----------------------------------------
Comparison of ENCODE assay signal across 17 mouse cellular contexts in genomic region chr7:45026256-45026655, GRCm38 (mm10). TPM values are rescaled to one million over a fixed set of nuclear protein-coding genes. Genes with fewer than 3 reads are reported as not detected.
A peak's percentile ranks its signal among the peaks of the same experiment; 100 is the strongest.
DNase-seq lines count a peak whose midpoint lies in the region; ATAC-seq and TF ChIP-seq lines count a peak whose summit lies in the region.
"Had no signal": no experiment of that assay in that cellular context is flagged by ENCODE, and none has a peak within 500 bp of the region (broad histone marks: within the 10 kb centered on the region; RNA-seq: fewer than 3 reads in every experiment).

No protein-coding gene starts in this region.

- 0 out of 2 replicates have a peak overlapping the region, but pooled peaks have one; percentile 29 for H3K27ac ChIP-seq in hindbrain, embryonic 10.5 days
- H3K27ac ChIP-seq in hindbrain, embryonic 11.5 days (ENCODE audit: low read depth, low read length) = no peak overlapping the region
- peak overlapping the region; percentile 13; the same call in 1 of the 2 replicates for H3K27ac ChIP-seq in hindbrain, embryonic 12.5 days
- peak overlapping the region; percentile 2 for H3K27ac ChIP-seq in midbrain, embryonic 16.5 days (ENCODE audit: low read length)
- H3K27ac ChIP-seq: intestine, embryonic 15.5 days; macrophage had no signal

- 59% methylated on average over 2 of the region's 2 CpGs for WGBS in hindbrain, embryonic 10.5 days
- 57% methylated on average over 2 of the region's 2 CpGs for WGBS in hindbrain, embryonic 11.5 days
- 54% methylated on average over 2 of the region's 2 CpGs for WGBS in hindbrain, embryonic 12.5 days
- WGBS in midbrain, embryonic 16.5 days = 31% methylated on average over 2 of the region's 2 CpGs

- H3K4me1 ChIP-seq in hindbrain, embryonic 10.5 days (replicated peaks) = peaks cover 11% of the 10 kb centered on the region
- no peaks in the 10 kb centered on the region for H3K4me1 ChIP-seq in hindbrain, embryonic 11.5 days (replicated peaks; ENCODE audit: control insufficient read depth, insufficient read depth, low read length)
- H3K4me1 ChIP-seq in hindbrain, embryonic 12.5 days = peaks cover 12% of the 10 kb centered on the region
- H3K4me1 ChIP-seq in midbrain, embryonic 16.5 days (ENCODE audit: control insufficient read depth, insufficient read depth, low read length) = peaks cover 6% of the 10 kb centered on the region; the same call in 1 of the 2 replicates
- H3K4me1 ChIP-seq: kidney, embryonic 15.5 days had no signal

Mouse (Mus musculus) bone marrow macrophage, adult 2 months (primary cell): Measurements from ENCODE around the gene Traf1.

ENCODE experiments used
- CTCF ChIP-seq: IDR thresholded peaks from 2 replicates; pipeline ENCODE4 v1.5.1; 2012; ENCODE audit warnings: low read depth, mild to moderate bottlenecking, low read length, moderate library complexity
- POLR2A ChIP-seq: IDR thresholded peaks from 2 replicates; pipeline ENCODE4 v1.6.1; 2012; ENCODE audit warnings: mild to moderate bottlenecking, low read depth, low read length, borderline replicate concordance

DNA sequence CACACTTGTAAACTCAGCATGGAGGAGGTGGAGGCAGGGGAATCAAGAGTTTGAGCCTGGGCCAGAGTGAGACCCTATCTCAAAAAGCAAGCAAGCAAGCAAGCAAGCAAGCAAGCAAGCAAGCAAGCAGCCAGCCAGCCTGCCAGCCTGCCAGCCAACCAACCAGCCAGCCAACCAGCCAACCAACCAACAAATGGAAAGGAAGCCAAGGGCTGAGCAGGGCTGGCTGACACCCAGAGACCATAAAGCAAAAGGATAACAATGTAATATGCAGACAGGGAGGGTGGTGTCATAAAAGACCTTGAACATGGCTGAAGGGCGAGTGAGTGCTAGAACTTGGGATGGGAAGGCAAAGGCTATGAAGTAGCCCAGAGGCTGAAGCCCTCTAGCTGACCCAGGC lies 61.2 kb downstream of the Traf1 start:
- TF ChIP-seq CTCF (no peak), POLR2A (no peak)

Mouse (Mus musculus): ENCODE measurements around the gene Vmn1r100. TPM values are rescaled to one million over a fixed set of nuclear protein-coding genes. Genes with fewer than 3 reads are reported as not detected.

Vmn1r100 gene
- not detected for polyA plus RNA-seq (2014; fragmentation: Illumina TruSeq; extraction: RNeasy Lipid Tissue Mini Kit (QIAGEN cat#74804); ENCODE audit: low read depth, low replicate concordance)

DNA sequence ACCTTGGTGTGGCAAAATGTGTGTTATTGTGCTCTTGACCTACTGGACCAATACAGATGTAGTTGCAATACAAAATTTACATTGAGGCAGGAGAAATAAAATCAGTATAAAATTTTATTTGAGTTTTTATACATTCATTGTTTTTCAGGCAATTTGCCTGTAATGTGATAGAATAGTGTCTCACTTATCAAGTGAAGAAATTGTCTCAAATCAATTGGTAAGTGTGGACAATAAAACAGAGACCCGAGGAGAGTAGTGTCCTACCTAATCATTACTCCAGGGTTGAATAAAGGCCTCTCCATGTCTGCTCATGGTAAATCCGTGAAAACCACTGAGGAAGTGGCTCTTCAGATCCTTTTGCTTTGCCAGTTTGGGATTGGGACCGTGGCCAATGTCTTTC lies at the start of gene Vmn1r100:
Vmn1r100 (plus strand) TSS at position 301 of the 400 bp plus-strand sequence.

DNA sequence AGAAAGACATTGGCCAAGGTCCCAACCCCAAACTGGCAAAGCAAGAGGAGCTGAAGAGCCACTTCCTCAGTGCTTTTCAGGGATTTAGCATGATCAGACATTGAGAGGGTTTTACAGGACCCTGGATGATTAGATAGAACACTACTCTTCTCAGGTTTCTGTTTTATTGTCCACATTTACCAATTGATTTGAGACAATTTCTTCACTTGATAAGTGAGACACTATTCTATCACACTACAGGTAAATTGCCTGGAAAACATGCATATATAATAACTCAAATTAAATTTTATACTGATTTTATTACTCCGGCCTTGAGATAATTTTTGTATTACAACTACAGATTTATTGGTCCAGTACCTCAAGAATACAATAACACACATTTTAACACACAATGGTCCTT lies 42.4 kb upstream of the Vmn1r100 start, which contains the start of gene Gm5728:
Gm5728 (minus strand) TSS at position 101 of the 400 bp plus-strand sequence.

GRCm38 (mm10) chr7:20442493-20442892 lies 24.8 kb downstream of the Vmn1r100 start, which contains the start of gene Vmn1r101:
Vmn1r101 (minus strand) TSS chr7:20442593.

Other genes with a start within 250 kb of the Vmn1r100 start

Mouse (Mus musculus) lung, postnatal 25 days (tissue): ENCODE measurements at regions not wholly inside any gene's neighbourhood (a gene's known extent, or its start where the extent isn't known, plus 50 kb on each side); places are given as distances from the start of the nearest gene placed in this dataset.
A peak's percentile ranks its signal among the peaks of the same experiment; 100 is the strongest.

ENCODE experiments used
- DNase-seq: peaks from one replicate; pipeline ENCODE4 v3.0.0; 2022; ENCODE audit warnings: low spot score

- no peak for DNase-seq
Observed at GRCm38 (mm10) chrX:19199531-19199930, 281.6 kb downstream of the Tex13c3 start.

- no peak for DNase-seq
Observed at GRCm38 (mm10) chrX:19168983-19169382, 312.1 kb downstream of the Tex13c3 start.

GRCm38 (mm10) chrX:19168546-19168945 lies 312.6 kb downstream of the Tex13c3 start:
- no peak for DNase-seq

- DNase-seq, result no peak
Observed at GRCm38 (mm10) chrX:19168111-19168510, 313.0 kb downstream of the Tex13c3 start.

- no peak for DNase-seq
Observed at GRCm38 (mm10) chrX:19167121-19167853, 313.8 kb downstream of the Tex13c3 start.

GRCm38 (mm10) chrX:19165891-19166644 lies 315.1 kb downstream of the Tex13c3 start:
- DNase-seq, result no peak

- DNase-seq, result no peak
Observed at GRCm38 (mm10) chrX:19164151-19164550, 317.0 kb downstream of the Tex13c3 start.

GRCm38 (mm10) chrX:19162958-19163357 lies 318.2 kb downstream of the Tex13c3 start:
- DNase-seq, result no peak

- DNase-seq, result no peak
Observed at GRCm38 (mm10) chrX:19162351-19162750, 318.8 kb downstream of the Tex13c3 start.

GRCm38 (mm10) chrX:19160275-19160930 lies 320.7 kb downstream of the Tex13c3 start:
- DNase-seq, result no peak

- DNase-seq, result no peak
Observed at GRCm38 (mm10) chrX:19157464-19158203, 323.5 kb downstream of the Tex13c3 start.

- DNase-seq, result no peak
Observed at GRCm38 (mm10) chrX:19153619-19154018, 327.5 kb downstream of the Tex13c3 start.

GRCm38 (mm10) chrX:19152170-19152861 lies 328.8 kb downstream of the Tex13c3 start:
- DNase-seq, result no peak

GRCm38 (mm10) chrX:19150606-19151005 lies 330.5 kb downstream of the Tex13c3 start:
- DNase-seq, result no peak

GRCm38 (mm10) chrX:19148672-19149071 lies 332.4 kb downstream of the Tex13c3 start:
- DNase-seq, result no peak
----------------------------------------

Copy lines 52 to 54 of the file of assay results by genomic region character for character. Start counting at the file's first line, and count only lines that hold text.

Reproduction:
- DNase-seq, result no peak
Observed at GRCm38 (mm10) chrX:19164151-19164550, 317.0 kb downstream of the Tex13c3 start.

GRCm38 (mm10) chrX:19162958-19163357 lies 318.2 kb downstream of the Tex13c3 start: